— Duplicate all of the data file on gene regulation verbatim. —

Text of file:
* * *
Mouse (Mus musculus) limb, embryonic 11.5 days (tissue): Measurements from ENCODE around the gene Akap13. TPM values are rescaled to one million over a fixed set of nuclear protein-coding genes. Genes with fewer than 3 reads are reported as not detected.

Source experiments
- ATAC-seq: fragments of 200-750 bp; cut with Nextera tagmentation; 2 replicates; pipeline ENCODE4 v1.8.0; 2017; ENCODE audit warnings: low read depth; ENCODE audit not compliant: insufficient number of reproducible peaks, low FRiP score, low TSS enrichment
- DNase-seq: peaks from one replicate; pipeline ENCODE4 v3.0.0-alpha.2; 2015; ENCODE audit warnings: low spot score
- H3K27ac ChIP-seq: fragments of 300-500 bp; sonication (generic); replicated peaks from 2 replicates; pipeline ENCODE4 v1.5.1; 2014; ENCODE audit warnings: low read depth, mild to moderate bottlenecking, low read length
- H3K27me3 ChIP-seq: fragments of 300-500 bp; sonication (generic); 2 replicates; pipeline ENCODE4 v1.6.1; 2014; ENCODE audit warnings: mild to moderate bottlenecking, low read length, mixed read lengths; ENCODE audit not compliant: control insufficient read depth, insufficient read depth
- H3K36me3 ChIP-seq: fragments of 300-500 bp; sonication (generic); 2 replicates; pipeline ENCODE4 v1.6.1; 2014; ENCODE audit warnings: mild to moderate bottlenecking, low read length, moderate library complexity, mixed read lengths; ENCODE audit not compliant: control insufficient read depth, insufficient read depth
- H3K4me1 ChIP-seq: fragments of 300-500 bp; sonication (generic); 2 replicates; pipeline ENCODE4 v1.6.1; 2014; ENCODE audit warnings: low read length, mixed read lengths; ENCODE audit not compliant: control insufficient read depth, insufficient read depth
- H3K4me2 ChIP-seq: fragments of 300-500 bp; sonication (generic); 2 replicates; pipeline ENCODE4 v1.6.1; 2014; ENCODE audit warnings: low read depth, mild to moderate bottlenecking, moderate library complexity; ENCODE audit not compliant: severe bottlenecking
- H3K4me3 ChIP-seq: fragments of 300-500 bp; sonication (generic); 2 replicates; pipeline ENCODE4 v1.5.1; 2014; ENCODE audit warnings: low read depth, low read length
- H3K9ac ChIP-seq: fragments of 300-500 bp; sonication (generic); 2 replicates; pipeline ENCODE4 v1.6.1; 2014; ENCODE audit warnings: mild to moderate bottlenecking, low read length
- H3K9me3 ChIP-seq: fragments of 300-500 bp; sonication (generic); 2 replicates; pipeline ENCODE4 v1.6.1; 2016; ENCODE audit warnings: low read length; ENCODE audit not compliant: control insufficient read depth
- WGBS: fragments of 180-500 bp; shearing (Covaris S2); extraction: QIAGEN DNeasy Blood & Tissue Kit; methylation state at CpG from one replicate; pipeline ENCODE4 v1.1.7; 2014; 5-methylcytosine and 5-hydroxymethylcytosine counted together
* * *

Mouse (Mus musculus) limb, embryonic 11.5 days (tissue): Measurements from ENCODE around the gene Akap13. TPM values are rescaled to one million over a fixed set of nuclear protein-coding genes. Genes with fewer than 3 reads are reported as not detected.

Source experiments
- ATAC-seq: fragments of 200-750 bp; cut with Nextera tagmentation; 2 replicates; pipeline ENCODE4 v1.8.0; 2017; ENCODE audit warnings: low read depth; ENCODE audit not compliant: insufficient number of reproducible peaks, low FRiP score, low TSS enrichment
- DNase-seq: peaks from one replicate; pipeline ENCODE4 v3.0.0-alpha.2; 2015; ENCODE audit warnings: low spot score
- H3K27ac ChIP-seq: fragments of 300-500 bp; sonication (generic); replicated peaks from 2 replicates; pipeline ENCODE4 v1.5.1; 2014; ENCODE audit warnings: low read depth, mild to moderate bottlenecking, low read length
- H3K27me3 ChIP-seq: fragments of 300-500 bp; sonication (generic); 2 replicates; pipeline ENCODE4 v1.6.1; 2014; ENCODE audit warnings: mild to moderate bottlenecking, low read length, mixed read lengths; ENCODE audit not compliant: control insufficient read depth, insufficient read depth
- H3K36me3 ChIP-seq: fragments of 300-500 bp; sonication (generic); 2 replicates; pipeline ENCODE4 v1.6.1; 2014; ENCODE audit warnings: mild to moderate bottlenecking, low read length, moderate library complexity, mixed read lengths; ENCODE audit not compliant: control insufficient read depth, insufficient read depth
- H3K4me1 ChIP-seq: fragments of 300-500 bp; sonication (generic); 2 replicates; pipeline ENCODE4 v1.6.1; 2014; ENCODE audit warnings: low read length, mixed read lengths; ENCODE audit not compliant: control insufficient read depth, insufficient read depth
- H3K4me2 ChIP-seq: fragments of 300-500 bp; sonication (generic); 2 replicates; pipeline ENCODE4 v1.6.1; 2014; ENCODE audit warnings: low read depth, mild to moderate bottlenecking, moderate library complexity; ENCODE audit not compliant: severe bottlenecking
- H3K4me3 ChIP-seq: fragments of 300-500 bp; sonication (generic); 2 replicates; pipeline ENCODE4 v1.5.1; 2014; ENCODE audit warnings: low read depth, low read length
- H3K9ac ChIP-seq: fragments of 300-500 bp; sonication (generic); 2 replicates; pipeline ENCODE4 v1.6.1; 2014; ENCODE audit warnings: mild to moderate bottlenecking, low read length
- H3K9me3 ChIP-seq: fragments of 300-500 bp; sonication (generic); 2 replicates; pipeline ENCODE4 v1.6.1; 2016; ENCODE audit warnings: low read length; ENCODE audit not compliant: control insufficient read depth
- WGBS: fragments of 180-500 bp; shearing (Covaris S2); extraction: QIAGEN DNeasy Blood & Tissue Kit; methylation state at CpG from one replicate; pipeline ENCODE4 v1.1.7; 2014; 5-methylcytosine and 5-hydroxymethylcytosine counted together